comparable management position with a major international
off-shore company and outstanding knowledge of wealth
management products and services. A long (five years or more)
and highly successful track record as Trader and Market-Maker
as well as excellent advisory and selling skills are key
requirements to succeed in this senior position. In addition we
look for extensive experience in le dership and project
management, a good network with inte ational brokers, analysts
and investment bankers and sound kowledge of international
financial markets and financial in truments. Familiarity with
the following screen based tr ding systems and software
applications is required: Bloo berg, Reuters and Excel. The
educational reuirements include MBA and Series 7 as well as
fluency in English and preferably at least another language.
Written applications by Bahamian nationals only should be
addressed to:
UBS (Bahamas) Ltd.
Human Resources
P.O.Box N-7757
Nassau, Bahamas






WINO N SBAY


REAL ESTATE SALES
REPRESENTATIVE


The Abaco Club on Winding Bay, a spectacular 520 acre
International Members Golf & Sporting Estate on Abaco,
is seeking a senior-level REAL ESTATE SALES
REPRESENTATIVE. Candidates must have a minimum
of 5 years experience in luxury market sales. Real Estate
license is preferred. Successful candidate must have
exceptional communication skills, both verbal and written.
Must be personable, professional and willing to commute
or relocate to Abaco. The Abaco Club's estate lots range
from $875,000 to more then $4 million. Please email cover
letter and resume to info@theabacoclub.com of fax to 242-
367-2930, Attn: Sales & Marketing..


FROM page one
what was forecasted prior to
Hurricane Katrina, with the
hotel expecting to have an occu-
pancy level for the week in the
70 per cent range.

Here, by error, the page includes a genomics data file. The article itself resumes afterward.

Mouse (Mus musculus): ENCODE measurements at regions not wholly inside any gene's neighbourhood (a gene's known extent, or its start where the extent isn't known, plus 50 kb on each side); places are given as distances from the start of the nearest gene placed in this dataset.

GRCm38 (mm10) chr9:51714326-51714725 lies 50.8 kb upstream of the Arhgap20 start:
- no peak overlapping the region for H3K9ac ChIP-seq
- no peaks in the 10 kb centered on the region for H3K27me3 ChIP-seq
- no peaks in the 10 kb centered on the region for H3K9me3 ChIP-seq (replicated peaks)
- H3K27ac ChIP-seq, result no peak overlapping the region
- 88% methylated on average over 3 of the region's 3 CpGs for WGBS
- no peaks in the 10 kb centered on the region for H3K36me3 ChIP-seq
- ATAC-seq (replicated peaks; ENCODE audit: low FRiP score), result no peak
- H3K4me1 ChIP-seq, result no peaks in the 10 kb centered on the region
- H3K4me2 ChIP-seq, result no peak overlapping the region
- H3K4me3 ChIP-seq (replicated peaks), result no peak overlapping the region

Mr Ascher said that while
there had been no significant
negative impact as a result of
Katrina, several guests had
returned to the hotel after going
to Nassau International Airport,
either not being able to fly out
or not wanting to leave the
Bahamas at this time.
Stephen Kappeler, regional


director of operations for the
Holiday Inns in the Bahamas,
said that although a number of
airlines flying out of Fort Laud-
erdale were said to have can-
celled operations, they had not
received any cancellations from
their guests. Everyone on prop-
erty was weathering the storm
well.
Mr Kappeler said that every-
thing was working at the hotels,
and guests were relatively hap-
py, with movies being screened
in the lobby to help entertain
guests.
Robert Sands, vice-president


Possibility of



extra ships


FROM page one
Tourism and Development
Board, said he had been
informed by Captain Anthony
Aliens, the Port Controller, that
Nassau "might pick up one or
two" extra cruise ships on Sunday
or Monday.
Mr Fowler said: "We haven't
lost any vessels coming into the
port of Nassau through Sunday,
and he [Captain Allens] actu-
ally said we might pick up one
or two either on Sunday or
Monday.
"So we're fine all the way
through, and might add one or


two vessels, so the storm has
not affected us in the least in
terms of loss of cruise passen-
gers."
He, added that Hurricane
Katrina, which was a tropical
storm when it passed through
the bulk of the Bahamas on
Wednesday and yesterday, did
not cause any cruise ships to
divert from planned stops in
Nassau on either of those days.
"There was no impact at all
up until the end of Wednes-
day," Mr Fowler said before
speaking to Mr Allens. "All
cruise lines scheduled to come
in had come in."


Government talks on

airport management

contact continue


FROM page one
in Montego Bay, Jamaica. As
part of the arrangement it will
expand the existing terminal
facility to a capacity of six mil-
lion passengers, requiring an
investment of about $200 mil-
lion over the contract's lifespan.
Through YVRAS subsidiary,


NJd I 1 [ [ T i noe] I ]

A well established Bahamian-owned business is looking for a Financial Controller.